Tony Grist (poliphilo) wrote,
Tony Grist

They Were Funny Once, Some Of Them Still Are

The Dad's Army movie- the original one not the re-make, which hasn't been released yet- was followed by a Morecambe and Wise compilation which was followed by a Porridge Christmas Special. The cream of late 20th century TV comedy is now as much a part of the Christmas experience as Dickens and Santa and pudding.

The Dad's Army movie is better than you might suppose. Like the series that spawned it it has problems with tone- sometimes aiming for Ealing and sometimes for the end of the pier. Croft and Perry were pie in the flies men who saddled themselves on this one show with a cast who transcended the material. I could watch Lowe and Le Mesurier till the cows come home. On the small screen the physical comedy is often clumsily done- without grace or timing- but on the big screen there was time to get it right- and the sequence involving a steam roller and lines of tents and equipment is a joyful experience.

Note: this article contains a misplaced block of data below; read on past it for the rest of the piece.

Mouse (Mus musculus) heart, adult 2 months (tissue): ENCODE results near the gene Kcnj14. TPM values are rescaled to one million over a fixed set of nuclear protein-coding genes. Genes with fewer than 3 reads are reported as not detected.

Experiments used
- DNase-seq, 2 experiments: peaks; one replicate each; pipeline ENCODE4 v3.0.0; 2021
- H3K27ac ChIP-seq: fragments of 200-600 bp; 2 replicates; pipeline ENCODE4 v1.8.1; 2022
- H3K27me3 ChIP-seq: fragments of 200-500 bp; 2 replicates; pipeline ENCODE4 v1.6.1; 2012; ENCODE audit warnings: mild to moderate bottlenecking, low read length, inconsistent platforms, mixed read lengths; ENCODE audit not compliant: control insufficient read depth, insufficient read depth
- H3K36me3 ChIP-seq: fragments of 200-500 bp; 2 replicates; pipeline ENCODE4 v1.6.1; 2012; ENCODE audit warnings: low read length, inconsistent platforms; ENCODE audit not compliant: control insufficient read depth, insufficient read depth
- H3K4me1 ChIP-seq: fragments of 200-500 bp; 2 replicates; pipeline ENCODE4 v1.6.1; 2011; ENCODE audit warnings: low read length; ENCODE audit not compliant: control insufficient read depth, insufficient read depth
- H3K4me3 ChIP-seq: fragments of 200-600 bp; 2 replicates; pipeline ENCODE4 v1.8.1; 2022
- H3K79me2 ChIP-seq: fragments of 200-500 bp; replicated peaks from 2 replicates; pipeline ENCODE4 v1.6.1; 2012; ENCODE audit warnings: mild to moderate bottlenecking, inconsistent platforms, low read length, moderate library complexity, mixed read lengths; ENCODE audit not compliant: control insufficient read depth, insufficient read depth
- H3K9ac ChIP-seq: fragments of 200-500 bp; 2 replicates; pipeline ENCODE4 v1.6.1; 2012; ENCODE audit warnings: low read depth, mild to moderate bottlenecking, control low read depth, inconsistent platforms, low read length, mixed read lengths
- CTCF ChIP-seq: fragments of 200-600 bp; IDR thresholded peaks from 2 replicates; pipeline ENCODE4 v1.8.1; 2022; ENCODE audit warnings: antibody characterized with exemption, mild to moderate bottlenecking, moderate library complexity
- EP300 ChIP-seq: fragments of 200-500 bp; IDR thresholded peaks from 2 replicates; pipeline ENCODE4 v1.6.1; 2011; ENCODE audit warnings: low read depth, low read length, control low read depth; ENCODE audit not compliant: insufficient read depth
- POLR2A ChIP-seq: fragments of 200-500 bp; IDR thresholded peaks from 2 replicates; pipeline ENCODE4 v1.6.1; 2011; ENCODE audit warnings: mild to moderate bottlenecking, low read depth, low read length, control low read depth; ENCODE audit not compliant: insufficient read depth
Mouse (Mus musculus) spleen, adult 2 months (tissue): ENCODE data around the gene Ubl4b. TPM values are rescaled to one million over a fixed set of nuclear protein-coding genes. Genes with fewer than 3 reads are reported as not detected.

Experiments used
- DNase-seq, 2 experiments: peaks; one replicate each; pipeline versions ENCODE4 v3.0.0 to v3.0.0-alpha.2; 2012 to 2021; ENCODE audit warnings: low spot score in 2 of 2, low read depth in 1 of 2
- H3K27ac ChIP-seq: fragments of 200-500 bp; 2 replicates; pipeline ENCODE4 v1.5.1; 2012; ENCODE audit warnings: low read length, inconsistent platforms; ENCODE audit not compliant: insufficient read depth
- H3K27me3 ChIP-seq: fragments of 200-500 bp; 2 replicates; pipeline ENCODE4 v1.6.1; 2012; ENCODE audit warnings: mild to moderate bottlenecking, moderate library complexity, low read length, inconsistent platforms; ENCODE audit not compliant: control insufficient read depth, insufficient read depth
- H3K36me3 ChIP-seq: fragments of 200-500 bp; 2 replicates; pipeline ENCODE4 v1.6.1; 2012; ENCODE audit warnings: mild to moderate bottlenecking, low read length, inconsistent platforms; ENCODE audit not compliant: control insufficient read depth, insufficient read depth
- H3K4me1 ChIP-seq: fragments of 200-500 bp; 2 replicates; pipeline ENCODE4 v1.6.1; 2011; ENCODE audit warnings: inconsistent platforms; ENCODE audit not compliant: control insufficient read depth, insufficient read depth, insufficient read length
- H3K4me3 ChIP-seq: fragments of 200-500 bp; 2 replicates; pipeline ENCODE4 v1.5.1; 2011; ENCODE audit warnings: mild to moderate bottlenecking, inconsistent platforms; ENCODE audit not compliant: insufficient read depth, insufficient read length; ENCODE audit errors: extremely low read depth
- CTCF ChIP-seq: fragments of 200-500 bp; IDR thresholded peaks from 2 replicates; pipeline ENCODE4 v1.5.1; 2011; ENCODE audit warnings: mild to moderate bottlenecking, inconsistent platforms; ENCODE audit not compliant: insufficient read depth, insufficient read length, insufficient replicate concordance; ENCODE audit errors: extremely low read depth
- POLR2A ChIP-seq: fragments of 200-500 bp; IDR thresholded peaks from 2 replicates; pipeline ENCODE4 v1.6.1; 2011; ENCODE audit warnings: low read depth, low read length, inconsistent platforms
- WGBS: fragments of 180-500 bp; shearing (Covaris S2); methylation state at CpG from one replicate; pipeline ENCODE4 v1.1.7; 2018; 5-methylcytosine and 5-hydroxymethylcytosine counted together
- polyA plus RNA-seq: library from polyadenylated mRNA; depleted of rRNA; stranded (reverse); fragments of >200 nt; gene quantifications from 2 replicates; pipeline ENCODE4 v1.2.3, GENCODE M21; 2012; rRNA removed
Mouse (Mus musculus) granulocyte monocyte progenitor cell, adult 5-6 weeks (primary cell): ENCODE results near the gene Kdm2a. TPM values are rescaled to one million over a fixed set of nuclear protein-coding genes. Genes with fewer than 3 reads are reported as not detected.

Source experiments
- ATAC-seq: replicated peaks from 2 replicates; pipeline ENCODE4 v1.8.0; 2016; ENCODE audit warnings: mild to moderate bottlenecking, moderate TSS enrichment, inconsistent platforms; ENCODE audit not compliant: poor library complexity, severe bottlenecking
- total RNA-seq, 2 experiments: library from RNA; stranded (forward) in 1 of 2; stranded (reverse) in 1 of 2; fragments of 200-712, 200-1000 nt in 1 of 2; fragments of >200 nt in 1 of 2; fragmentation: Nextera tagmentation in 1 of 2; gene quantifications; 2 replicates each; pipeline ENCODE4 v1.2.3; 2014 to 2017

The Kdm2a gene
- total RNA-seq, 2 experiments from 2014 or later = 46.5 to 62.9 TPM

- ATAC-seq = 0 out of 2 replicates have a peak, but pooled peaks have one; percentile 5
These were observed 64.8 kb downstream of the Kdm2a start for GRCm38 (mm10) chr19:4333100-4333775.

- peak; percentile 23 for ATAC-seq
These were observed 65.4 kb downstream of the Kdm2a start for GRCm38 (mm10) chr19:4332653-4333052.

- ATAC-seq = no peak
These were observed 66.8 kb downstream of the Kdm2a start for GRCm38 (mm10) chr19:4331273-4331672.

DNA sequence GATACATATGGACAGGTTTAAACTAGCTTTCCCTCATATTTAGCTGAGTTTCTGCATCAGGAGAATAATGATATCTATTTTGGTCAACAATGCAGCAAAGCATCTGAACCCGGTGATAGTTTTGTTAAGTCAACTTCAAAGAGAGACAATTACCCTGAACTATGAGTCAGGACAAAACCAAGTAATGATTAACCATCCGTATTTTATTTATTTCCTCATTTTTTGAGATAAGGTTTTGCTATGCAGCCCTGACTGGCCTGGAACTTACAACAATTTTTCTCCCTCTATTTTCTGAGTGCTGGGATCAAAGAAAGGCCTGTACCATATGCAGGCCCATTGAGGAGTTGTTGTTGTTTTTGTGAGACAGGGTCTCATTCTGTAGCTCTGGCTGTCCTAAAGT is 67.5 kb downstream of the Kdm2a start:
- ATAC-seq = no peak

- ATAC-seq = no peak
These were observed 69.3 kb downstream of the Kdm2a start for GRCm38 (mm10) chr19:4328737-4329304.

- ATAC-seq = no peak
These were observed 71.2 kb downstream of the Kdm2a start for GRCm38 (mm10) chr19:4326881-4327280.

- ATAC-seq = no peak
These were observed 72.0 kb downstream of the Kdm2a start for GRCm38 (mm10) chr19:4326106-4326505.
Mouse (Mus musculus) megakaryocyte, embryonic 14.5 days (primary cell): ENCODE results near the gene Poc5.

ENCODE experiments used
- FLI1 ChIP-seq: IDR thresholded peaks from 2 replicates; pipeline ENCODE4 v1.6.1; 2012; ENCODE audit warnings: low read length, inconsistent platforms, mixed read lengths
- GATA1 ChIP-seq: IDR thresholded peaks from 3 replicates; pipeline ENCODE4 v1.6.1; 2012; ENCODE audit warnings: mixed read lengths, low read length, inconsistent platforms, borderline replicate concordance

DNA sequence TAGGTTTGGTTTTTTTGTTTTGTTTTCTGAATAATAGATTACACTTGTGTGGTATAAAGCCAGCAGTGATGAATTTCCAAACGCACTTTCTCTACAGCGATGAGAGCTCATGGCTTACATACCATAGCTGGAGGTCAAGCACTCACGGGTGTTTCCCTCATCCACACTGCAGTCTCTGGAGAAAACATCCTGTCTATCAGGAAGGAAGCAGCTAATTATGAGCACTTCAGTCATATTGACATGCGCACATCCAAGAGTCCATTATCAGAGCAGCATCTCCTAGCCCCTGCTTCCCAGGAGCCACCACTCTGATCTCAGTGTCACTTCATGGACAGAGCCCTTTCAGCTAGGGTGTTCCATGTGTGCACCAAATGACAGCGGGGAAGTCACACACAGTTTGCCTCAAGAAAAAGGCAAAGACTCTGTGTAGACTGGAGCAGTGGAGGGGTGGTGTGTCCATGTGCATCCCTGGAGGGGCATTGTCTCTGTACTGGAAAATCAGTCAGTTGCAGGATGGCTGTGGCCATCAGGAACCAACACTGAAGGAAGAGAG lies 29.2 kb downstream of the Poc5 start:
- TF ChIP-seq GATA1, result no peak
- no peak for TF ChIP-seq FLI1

Morecambe and Wise are ready for retirement. One laughs from memory. Why- in 2015- are we still sitting down in prime time to watch sketches that rely on the audience knowing about such demi-celebs of yesteryear as Des O'Connor, Angela Rippon and Andre Previn?

Porridge may be the best sit-com ever made. Ronnie Barker straddles the comedy generations. He did rumpy-pumpy, lets-please the grannies material (rather too much of it- I'm not a fan of the Two Ronnies) and he also created Fletch- an ingratiating, not-very-nice little criminal low-life with his back against the wall- jesting and japing in the face of despair.
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